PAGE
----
Filmmaker Kevin McMullin writes and directs a storyline with an interesting take on teenage summer mischief. Unpredictable plot twists have the audience glued to their seats. It's intense, and while I was dreading screening this film in the late evening, I was wide-awake until the credit roll. McMullin was present for the Q & A after the film, which was impressive that he was hanging around at such a late hour. Listening to his perspective on the theme was enlightening and food for thought about observing the teenage culture of privilege vs. the other-side-of-the-tracks.
Treasure Hunting has always had its attraction over generations and decades in our world. The same is the case for a group of misfit high schoolers who live in a touristy beach town. Their enjoyment during the long summer days is playing a persona, like that of a modern-day Robin Hood....steal from the rich and give to the poor. The poor meaning themselves. They also enjoy giving the teens from the big city a hard time when they strut their wealth by the clothes they wear and the cars they drive. A rivalry between beach and city teens.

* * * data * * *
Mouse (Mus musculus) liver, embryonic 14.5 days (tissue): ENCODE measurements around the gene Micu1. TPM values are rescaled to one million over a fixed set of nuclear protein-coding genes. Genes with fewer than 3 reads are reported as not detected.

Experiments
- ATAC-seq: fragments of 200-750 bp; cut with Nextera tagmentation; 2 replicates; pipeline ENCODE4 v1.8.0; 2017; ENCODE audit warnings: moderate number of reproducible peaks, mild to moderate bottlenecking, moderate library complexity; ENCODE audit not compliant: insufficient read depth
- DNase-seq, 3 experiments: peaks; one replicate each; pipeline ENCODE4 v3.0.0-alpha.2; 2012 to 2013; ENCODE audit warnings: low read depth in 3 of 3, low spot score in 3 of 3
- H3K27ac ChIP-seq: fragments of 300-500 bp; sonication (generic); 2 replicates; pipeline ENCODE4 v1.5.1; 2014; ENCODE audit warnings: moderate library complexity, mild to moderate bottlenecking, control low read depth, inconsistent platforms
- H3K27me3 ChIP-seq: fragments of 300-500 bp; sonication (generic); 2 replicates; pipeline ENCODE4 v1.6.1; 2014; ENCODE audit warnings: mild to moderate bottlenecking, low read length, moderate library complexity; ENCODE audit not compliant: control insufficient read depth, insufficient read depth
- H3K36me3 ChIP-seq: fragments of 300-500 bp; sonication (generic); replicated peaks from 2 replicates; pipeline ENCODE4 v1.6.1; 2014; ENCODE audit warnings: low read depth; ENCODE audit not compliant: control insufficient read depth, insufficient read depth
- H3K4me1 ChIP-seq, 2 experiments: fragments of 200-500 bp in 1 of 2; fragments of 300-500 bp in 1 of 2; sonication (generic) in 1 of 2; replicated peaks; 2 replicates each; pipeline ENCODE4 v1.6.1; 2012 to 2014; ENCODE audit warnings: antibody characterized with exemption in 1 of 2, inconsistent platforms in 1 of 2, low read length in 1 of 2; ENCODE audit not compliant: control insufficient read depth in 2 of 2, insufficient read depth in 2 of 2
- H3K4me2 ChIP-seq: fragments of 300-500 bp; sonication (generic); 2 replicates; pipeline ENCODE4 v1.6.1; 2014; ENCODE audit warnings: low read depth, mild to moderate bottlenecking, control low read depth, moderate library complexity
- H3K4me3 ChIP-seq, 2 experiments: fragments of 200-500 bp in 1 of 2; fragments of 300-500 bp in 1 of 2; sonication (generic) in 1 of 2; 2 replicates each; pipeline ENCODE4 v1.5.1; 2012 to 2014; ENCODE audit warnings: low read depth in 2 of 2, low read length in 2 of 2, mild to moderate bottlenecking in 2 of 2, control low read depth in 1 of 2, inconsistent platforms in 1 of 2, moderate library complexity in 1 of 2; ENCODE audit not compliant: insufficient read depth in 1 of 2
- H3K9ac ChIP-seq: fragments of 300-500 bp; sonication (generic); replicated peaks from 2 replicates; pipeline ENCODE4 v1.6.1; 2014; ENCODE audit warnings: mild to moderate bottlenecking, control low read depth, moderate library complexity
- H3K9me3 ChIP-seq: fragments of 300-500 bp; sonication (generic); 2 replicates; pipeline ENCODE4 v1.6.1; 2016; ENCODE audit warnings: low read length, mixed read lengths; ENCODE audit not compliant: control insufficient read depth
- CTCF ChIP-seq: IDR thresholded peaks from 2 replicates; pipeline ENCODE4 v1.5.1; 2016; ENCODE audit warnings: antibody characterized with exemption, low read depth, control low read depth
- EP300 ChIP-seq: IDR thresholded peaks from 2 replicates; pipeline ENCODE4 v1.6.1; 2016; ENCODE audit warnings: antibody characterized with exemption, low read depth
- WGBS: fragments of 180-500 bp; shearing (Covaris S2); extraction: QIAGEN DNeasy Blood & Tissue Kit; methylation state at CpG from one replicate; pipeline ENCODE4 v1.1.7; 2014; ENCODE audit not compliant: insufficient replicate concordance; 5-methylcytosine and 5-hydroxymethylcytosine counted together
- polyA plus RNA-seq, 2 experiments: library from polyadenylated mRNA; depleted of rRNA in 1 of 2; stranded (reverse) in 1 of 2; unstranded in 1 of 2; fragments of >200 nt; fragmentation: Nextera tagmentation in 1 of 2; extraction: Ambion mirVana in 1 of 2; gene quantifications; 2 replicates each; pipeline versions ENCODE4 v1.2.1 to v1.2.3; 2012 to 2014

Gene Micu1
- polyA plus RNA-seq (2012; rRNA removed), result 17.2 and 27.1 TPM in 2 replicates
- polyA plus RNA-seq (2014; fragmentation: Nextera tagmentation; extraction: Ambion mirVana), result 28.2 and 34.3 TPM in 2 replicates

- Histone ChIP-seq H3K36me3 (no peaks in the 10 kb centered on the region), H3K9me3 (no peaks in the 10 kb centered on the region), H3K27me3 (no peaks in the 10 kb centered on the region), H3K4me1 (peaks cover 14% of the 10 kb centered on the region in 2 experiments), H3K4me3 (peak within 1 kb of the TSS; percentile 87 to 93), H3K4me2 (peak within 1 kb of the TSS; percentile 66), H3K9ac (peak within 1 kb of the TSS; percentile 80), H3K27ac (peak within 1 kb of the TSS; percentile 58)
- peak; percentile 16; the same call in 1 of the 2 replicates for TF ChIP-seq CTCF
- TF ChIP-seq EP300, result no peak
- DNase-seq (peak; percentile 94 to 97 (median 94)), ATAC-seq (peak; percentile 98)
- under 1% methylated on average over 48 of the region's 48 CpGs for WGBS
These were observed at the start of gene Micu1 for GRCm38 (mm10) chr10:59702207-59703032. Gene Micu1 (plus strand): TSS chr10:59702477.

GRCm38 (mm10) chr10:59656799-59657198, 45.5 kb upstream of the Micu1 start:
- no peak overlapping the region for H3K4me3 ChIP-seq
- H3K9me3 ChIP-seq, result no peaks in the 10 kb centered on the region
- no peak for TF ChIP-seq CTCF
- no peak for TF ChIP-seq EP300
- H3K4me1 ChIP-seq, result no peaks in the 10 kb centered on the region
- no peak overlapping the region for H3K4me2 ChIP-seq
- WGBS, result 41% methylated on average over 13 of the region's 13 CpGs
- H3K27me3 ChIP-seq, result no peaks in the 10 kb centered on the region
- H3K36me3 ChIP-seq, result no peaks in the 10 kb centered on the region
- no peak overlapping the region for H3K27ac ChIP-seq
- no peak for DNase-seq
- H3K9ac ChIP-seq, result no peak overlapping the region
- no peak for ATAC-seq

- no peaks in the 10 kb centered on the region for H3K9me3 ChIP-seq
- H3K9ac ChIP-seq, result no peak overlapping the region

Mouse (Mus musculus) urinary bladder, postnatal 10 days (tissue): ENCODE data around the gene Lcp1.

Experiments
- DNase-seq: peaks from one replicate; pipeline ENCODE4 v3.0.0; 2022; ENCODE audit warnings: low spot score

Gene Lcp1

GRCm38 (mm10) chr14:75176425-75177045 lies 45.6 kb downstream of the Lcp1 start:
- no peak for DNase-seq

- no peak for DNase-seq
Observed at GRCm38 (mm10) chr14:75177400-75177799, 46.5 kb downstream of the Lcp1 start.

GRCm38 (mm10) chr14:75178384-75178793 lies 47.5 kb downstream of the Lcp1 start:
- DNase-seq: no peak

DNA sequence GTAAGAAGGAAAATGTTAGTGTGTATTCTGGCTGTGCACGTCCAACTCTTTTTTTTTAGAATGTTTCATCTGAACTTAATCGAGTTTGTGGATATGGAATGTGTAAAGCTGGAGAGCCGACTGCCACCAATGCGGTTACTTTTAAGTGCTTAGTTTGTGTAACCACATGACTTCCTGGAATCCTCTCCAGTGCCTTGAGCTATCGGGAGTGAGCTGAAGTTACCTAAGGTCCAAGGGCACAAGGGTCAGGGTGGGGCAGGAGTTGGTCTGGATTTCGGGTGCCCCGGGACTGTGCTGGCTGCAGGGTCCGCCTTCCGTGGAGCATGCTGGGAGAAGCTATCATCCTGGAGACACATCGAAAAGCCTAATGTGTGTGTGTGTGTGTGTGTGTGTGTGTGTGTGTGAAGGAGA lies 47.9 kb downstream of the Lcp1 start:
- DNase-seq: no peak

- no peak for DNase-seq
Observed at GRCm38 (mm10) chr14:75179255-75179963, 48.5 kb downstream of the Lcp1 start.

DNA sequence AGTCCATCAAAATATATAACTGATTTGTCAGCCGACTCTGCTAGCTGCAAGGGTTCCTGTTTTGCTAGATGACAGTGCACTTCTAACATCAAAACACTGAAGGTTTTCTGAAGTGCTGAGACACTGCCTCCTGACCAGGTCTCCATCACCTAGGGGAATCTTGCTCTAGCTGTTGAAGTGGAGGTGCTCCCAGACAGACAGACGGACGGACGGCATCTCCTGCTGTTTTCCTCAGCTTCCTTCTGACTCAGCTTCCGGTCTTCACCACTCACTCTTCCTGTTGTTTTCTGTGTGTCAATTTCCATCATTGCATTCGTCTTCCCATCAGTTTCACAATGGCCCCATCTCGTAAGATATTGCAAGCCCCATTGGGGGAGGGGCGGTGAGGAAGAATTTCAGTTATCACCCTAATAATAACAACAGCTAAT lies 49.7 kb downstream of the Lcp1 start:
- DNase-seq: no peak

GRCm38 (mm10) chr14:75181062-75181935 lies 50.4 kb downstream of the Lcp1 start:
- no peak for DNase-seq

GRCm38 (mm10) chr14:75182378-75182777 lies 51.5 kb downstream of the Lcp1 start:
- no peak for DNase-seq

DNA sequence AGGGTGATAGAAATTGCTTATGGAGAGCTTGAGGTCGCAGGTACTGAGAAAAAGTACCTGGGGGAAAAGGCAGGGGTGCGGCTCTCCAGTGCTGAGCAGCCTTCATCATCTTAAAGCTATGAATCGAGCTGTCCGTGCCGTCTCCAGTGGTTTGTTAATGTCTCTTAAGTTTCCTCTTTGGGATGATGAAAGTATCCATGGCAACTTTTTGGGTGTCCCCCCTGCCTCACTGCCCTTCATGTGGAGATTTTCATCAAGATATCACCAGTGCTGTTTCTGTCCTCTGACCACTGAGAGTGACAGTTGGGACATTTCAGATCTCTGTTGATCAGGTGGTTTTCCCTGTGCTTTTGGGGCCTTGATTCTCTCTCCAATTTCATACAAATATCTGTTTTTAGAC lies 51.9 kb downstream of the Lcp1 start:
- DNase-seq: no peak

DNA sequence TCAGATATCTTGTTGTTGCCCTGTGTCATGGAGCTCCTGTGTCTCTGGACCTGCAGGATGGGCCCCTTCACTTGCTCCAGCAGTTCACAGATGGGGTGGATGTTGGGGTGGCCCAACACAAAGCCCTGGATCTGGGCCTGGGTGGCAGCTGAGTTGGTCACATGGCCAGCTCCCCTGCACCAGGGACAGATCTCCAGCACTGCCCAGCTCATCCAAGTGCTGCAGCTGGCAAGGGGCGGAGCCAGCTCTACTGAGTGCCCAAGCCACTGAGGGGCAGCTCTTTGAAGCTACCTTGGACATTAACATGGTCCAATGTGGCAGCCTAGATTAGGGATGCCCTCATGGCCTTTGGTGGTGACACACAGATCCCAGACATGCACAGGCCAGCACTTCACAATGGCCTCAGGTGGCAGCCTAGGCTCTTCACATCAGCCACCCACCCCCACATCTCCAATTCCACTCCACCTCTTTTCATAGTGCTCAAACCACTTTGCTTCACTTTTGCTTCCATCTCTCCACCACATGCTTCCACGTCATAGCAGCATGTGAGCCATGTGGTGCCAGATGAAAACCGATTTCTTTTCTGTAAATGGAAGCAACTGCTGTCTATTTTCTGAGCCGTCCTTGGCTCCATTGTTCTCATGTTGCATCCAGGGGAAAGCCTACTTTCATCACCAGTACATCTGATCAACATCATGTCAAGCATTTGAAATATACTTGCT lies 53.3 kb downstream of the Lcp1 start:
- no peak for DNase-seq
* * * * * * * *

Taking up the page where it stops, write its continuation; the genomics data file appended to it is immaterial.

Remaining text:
The main past-time of the local high schooler gang, Alan (Keenan Johnson), his friend Red (Alex Neustaedter), Smitty (Daniel Zolghadri) and Alan's younger brother Peter (Jaeden Martell), is to break into vacation homes to steal to support their boyhood summer fun (funding dates on the boardwalk, eating at the burger stand or whatever). The real fun begins when Alan wants to impress one of the city girls. He secretly wants out of the local stealing gig, which he knows is a wrong activity. Peter finds a bag of rare gold coins on his one and only heist. In order to keep Red away from the treasured coins because of his mean, jealous, violent and unpredictably aggressive nature, Alan and Peter hide the treasure and make a map only the two brothers know about, or…?